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Integral kicking my butt

  1. Oct 3, 2011 #1
    1. The problem statement, all variables and given/known data
    [tex]\int \frac{e^{2x}}{e^{2x}+3e^{x}+2}dx[/tex]

    I don't understand what I am doing wrong here. I missed this one question on a quiz but it looks right to me, I have went over it a dozen times.

    2. Relevant equations

    3. The attempt at a solution

    [tex]\int \frac{e^{2x}}{e^{2x}+3e^{x}+2}dx[/tex]

    Fraction part:
    [tex]\frac{e^{2x}}{(e^{x}+1)(e^{x}+2)} = \frac{Ae^{x}}{e^{x}+1} + \frac{Be^{x}}{e^{x}+2}[/tex]

    [tex]e^{2x} = e^{2x}(A+B)+e^{x}(2A+B)[/tex]

    [itex]A + B = 1[/itex]
    [itex]2A + B = 0[/itex]
    [itex]A=-1[/itex] and [itex]B=2[/itex]

    Integral stuff:
    [tex]\int -\frac{e^{x}}{e^{x}+1} + \frac{2e^{x}}{e^{x}+2}dx[/tex]

    My solution:
    [tex]-ln(|e^{x}+1|) + 2ln(|e^{x}+2|) + C[/tex]

    ??


    Edit: Additionally:
    If one of the factors were (e^(2x)+1), does that count as a non-reducible polynomial and get A(e^x)+B as it's numerator instead of just plain A?
     
    Last edited: Oct 3, 2011
  2. jcsd
  3. Oct 3, 2011 #2

    SammyS

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    It's as if the numerator of the integrand is of the same degree as the denominator. Use long division, or the following trick to reduce the "improper fraction", to a "mixed fraction".

    [itex]\displaystyle \frac{e^{2x}}{e^{2x}+3e^{x}+2}=\frac{e^{2x}+3e^{x}+2}{e^{2x}+3e^{x}+2}-\frac{3e^{x}+2}{e^{2x}+3e^{x}+2}[/itex]
    [itex]\displaystyle =1-\frac{3e^{x}+2}{e^{2x}+3e^{x}+2}[/itex]​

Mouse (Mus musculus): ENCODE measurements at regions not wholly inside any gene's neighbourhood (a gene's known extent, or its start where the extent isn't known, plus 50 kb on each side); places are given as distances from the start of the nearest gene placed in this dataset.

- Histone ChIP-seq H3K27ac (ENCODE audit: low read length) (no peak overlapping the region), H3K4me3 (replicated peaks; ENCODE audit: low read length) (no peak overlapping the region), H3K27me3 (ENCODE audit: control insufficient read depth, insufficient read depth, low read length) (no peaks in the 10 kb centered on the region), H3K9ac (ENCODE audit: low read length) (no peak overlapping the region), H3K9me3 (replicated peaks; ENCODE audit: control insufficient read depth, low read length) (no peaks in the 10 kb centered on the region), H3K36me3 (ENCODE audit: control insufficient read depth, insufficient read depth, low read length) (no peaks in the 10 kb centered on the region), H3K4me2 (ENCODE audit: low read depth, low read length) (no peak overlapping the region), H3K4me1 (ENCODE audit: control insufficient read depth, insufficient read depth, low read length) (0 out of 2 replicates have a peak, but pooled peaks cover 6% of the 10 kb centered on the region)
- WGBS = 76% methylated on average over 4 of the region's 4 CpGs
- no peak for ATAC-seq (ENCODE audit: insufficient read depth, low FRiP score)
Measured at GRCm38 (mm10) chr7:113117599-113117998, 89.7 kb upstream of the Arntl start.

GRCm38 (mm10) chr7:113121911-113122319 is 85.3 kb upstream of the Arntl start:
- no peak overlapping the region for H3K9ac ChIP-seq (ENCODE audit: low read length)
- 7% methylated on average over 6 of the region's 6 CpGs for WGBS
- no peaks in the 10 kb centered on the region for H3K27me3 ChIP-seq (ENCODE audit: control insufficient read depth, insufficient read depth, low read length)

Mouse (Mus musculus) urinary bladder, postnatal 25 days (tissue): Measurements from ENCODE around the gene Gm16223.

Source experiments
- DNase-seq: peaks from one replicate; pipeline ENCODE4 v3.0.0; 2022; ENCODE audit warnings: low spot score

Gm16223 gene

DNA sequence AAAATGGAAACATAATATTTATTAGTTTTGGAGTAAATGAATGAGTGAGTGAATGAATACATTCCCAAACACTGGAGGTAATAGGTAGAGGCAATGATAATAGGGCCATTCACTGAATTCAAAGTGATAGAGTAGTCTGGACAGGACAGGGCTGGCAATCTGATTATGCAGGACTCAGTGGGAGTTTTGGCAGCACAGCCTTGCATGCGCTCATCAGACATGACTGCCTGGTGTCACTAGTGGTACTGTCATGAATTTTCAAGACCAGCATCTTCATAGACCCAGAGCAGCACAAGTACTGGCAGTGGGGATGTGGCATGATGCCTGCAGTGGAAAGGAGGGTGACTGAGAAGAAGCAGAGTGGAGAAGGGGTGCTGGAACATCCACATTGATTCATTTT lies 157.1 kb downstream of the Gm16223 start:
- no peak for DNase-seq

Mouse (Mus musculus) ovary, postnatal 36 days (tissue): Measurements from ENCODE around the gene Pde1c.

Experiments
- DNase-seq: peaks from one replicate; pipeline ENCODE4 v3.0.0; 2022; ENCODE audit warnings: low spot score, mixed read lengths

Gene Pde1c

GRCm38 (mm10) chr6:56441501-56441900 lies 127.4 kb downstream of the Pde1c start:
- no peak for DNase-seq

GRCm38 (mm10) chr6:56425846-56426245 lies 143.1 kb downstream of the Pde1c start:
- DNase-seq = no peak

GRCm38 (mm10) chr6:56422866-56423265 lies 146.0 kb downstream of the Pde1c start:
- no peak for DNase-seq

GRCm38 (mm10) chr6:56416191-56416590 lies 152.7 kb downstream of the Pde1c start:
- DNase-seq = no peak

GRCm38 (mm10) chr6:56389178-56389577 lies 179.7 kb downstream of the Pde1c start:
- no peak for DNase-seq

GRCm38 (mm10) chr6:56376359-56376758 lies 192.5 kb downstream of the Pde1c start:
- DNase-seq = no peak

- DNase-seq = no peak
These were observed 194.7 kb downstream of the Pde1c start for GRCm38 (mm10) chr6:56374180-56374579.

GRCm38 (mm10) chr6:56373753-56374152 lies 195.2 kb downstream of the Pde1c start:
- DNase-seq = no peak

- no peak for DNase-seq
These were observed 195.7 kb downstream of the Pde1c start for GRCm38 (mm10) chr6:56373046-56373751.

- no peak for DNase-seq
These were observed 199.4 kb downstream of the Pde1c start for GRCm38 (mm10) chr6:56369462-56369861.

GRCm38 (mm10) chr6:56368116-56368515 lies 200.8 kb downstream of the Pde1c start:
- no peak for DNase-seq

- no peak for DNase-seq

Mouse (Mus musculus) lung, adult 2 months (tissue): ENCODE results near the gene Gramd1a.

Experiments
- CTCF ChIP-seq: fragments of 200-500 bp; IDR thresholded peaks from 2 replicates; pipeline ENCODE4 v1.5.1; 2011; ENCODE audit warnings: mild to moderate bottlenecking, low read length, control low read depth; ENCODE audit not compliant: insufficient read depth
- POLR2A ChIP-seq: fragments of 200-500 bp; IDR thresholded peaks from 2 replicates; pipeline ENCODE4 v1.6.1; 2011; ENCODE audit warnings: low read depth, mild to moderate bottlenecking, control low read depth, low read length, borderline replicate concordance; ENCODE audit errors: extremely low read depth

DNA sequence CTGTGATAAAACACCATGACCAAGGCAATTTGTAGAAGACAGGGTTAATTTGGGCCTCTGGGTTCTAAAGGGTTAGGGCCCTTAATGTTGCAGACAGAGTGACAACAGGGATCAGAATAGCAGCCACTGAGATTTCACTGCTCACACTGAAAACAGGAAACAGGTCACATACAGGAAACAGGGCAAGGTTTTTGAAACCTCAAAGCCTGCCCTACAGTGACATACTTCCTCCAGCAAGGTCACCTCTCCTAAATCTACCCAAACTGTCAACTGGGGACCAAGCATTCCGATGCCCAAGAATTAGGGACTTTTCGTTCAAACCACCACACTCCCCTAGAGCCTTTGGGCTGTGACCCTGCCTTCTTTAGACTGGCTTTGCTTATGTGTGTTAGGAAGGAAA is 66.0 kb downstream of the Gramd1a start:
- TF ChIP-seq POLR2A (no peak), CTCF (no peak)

Now use partial fractions.
     
  4. Oct 3, 2011 #3

    Dick

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    I think you already have a correct solution there. It's a little unconventional, I think most people would substitute u=e^x first and then work with the polynomials in u. But I think you pulled it off.
     
  5. Oct 3, 2011 #4
    Oh yeah, a sub would have made that a bit less annoying. Is it still correct though that I did the partial fraction decomposition when the degree of the num/den were equal?

    For reference, the "correct" solution was:
    [itex]ln(\frac{(e^{x}+2)^{2}}{(e^{x}+1)})+C[/itex]

    But I am not seeing how you can use the properties of log to equate that to my solution?
     
  6. Oct 3, 2011 #5

    SammyS

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    QC,

    I didn't look at your complete solution. I looked at your title & just suggested the usual first step to take before doing partial fractions.

    Your solution is very interesting. I like it !!!
     
  7. Oct 3, 2011 #6

    Dick

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    You did a correct decomposition of the integral into two things you can integrate. I wouldn't exactly call it 'partial fractions' but it works. The only rules of log you need to show they are equal are things like log(a^b)=b*log(a) and log(a/b)=log(a)-log(b). You know those, right?
     
  8. Oct 3, 2011 #7
    Yeah I know those, but I don't have a condition like that (at least it's not apparent to me).
    I have:
    [itex]ln(a) - 2ln(b) = ...[/itex]

    I couldn't figure out how to get rid of that 2.

    Edit: Oh wait, you used that property to stick it back up into the exponent... That's where they got that squared term from. I never would have considered that lol. I just use that one to pull things down.
     
  9. Oct 3, 2011 #8

    Dick

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    Right, use it to put the exponent back up.
     
  10. Oct 3, 2011 #9
    I would argue for your points.
    what you had and the answer are equivilent.

    -ln(a) + 2ln(b) = ln(a[itex]^{-1}[/itex]) + ln(b[itex]^{2}[/itex])
    = ln((a[itex]^{-1}[/itex])(b[itex]^{2}[/itex])) = ln ([itex]^{b^{2}}_{a}[/itex])
     
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